Case study

How to implement and run an effective workshop program involving up to 80 people


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Ian Kingstone & Toby Mankertz
Business Transformation Specialist & Transformation Senior at Columbus Global

Discover how Ian Kingstone, Business Transformation Specialist and Toby Mankertz Transformation Senior at Columbus Global, were able to conduct efficient workshops about shift and values with their client.

Business Model Canvas, Radar, Difficulty and Importance Matrix, Abstraction Laddering… a lot of Design Thinking methods inspired Ian and Tobias who have designed the perfect workshop program to meet their clients needs. As a result: 80+ people from all hierarchical positions have participated in 14 different workshops to build together a culture that align with their core values.

Organize a series of remote workshops with a large audience? With Klaxoon, it’s possible!

Running a large workshop can seem daunting, but Ian Kingstone and Toby Mankertz at Columbus Global have found a way to prepare and facilitate large scale workshops using Klaxoon tools from the outset. But before we get into the nuts and bolts of how they do this, let’s take a look at their ‘why’.

The challenge: take workshop efficiency to the next level

It may come as a surprise to find out that only 30% of transformations succeed in achieving outcomes and delivering the value they were looking for. That means that over 70% fail.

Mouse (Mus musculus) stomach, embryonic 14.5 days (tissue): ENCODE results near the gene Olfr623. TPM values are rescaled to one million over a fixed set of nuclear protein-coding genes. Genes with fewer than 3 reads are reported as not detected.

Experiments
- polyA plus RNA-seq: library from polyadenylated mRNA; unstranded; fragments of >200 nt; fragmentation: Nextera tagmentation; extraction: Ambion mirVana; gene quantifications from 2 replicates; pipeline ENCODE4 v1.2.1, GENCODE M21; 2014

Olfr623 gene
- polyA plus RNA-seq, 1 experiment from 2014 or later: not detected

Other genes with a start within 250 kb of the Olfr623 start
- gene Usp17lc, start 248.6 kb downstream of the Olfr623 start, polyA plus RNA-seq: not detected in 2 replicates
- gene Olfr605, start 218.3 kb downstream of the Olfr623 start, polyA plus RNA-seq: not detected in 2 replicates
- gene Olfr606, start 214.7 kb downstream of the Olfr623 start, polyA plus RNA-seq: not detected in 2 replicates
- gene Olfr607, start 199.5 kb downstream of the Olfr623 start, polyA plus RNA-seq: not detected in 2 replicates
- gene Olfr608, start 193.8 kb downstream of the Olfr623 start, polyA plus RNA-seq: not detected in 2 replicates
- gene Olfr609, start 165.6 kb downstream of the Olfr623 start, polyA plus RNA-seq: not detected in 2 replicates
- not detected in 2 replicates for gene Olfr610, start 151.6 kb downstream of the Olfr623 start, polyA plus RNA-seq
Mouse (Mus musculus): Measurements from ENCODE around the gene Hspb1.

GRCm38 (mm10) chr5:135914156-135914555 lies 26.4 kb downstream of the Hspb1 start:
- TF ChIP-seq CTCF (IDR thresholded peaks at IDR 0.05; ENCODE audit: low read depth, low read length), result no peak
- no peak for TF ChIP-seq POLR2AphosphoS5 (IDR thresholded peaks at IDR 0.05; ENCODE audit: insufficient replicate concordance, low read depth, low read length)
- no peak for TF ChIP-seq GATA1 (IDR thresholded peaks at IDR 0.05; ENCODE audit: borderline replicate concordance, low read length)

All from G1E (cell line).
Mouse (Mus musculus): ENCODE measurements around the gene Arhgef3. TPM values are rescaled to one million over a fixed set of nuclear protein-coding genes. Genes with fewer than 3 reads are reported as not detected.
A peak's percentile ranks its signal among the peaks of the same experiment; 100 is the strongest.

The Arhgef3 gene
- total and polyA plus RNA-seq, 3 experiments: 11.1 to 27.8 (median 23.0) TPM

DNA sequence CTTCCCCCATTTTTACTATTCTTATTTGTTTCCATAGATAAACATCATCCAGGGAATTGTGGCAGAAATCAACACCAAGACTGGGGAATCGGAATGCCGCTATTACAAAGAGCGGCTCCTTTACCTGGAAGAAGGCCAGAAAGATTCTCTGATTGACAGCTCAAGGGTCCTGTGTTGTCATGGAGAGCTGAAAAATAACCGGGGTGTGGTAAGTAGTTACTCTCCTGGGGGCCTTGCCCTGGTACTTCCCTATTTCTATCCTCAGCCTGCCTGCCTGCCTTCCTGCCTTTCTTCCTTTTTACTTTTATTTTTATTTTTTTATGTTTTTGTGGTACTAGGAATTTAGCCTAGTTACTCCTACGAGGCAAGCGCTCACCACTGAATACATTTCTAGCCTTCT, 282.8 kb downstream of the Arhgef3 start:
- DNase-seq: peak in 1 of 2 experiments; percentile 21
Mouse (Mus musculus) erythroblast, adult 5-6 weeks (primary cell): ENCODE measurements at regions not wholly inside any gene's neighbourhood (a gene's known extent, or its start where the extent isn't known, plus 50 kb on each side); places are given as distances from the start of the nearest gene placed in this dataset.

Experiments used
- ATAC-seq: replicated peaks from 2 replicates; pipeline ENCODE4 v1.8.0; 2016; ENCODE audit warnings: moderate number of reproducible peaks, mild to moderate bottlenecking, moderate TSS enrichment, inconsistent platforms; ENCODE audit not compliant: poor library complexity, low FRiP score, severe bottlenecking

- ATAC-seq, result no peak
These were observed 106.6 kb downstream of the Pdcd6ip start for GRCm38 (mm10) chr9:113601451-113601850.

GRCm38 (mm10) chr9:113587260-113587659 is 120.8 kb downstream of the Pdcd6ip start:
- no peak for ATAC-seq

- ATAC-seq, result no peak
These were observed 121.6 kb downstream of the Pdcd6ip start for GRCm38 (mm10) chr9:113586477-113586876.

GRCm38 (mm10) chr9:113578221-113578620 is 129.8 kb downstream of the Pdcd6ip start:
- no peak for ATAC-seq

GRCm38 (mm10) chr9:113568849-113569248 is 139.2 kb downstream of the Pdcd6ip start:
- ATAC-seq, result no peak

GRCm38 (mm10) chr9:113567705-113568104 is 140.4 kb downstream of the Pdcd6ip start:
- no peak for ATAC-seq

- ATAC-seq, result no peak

According to Mankertz and Kingstone - who are both experts in the field of transformation, the 30% that are successful stand out because they are consistently clarifying outcomes and the value they expect to generate, paired with a holistic approach that has the people side of transformation at the center. 

What does this have to do with workshops, you might ask? Well, because workshop facilitation is usually a core component of any transformation process, enabling a shift in values with their clients. So, it makes sense when we learn that the team at Columbus Global have spent considerable time working out how to conduct more efficient workshops.

The solution: design thinking and a value-first approach

Columbus Global have identified what they describe as The Value First approach, which provides clients with clarity about where they are going with their digital transformation, then helps them assess how well they’re doing once they get there. The equation is simple:  Digital Technology + Business Transformation Capabilities = New Value.

The approach is broken down into four pillars:

  1. Constantly hunt new value